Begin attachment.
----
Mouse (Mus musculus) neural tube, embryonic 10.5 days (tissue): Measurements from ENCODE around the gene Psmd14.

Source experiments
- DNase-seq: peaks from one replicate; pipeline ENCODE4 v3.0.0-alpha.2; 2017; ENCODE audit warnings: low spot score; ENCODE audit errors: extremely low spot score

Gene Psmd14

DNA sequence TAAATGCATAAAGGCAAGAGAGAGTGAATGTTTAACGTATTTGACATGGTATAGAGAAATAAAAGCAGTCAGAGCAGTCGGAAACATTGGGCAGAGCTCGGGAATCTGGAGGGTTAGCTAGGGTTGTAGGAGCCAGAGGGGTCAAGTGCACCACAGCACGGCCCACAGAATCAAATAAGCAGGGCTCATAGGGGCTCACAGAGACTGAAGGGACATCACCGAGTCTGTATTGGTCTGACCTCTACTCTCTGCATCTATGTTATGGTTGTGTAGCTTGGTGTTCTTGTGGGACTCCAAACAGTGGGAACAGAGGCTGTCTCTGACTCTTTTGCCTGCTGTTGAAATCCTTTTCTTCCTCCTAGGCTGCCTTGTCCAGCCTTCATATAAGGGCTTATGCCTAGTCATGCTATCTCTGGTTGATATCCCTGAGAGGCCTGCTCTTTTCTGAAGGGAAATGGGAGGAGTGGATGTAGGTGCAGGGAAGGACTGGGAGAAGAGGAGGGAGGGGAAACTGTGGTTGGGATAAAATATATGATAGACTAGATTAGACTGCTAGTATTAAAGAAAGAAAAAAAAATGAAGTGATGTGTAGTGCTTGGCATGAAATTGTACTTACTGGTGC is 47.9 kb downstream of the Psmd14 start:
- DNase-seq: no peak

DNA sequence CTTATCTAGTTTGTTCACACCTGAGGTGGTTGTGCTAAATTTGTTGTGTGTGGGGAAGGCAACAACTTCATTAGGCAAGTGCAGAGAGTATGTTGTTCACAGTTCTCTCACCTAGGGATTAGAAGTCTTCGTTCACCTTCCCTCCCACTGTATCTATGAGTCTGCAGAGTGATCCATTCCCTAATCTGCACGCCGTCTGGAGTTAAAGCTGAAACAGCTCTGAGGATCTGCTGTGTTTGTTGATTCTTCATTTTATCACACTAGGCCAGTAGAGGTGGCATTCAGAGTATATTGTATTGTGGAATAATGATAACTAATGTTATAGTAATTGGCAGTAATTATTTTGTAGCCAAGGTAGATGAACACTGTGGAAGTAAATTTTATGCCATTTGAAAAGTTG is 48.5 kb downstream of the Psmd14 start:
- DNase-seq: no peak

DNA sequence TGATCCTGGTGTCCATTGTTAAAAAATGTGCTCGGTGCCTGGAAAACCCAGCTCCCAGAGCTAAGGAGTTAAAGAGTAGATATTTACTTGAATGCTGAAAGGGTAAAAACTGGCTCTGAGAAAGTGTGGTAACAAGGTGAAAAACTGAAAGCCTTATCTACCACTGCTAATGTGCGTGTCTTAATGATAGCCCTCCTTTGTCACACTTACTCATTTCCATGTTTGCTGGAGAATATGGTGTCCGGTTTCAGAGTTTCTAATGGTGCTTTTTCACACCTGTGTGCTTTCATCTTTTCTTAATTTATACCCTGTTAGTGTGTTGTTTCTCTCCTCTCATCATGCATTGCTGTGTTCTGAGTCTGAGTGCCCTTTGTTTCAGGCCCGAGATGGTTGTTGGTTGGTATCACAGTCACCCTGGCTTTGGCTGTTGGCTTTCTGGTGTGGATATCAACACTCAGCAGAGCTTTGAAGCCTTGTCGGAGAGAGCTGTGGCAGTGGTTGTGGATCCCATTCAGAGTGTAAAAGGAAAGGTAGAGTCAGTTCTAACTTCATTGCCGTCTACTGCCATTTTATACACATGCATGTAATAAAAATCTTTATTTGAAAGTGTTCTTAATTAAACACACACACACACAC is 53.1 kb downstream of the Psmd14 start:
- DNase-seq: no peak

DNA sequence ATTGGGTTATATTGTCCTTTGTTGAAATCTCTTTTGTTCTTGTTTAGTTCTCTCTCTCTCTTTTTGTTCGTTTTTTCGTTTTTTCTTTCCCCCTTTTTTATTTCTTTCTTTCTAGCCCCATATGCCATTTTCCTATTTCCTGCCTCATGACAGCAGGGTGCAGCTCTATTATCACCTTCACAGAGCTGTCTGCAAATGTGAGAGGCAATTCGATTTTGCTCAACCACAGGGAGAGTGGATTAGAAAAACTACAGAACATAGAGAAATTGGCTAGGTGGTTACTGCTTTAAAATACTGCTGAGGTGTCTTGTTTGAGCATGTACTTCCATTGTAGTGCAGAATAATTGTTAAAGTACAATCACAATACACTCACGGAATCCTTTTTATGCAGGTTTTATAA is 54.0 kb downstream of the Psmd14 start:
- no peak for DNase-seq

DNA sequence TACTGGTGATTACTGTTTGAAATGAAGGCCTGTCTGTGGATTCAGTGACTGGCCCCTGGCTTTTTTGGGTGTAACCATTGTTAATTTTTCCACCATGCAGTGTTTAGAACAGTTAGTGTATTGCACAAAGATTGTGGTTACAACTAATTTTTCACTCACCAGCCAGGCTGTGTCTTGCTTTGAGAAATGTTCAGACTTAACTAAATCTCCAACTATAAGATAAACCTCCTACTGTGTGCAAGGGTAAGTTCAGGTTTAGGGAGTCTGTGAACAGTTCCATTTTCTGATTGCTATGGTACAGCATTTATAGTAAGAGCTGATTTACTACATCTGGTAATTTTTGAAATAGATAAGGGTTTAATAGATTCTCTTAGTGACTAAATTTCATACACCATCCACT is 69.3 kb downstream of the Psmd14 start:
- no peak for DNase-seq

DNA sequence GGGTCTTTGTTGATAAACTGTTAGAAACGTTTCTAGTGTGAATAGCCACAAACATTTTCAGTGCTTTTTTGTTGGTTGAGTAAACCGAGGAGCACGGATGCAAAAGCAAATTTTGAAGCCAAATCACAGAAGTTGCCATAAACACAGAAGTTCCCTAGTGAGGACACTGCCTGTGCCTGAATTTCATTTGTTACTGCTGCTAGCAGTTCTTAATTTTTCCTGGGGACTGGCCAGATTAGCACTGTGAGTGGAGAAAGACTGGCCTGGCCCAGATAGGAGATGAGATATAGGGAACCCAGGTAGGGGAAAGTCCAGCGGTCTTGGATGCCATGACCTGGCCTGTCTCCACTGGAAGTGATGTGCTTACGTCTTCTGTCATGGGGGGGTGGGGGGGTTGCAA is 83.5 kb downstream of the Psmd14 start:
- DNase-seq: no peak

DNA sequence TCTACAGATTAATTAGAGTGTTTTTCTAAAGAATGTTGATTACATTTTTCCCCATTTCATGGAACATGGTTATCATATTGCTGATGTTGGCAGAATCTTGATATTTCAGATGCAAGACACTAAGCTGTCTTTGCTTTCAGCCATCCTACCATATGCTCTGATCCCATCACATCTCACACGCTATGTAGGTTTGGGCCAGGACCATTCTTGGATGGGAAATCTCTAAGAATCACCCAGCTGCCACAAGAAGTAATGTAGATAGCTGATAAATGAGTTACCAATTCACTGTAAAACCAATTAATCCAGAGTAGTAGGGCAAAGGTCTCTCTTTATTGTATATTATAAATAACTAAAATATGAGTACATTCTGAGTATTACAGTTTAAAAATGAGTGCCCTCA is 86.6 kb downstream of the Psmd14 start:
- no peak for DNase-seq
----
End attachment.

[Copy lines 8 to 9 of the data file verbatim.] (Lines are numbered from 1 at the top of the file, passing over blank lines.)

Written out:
- DNase-seq: no peak

DNA sequence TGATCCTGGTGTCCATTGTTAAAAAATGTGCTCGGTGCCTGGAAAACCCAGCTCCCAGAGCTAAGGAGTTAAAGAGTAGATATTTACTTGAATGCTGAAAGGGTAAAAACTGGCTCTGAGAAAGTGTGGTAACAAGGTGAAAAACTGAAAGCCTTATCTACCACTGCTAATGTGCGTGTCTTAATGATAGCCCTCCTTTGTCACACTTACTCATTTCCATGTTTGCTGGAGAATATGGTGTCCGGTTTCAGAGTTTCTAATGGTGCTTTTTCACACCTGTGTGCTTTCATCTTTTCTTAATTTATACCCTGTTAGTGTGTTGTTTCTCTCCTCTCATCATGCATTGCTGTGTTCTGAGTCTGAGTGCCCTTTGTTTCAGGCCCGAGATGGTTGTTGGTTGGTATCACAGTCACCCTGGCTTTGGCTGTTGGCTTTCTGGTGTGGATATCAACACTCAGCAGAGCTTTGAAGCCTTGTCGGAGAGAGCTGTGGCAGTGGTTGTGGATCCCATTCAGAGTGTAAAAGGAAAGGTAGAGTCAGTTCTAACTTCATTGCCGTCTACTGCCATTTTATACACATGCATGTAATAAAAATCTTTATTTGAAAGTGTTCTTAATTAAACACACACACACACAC is 53.1 kb downstream of the Psmd14 start: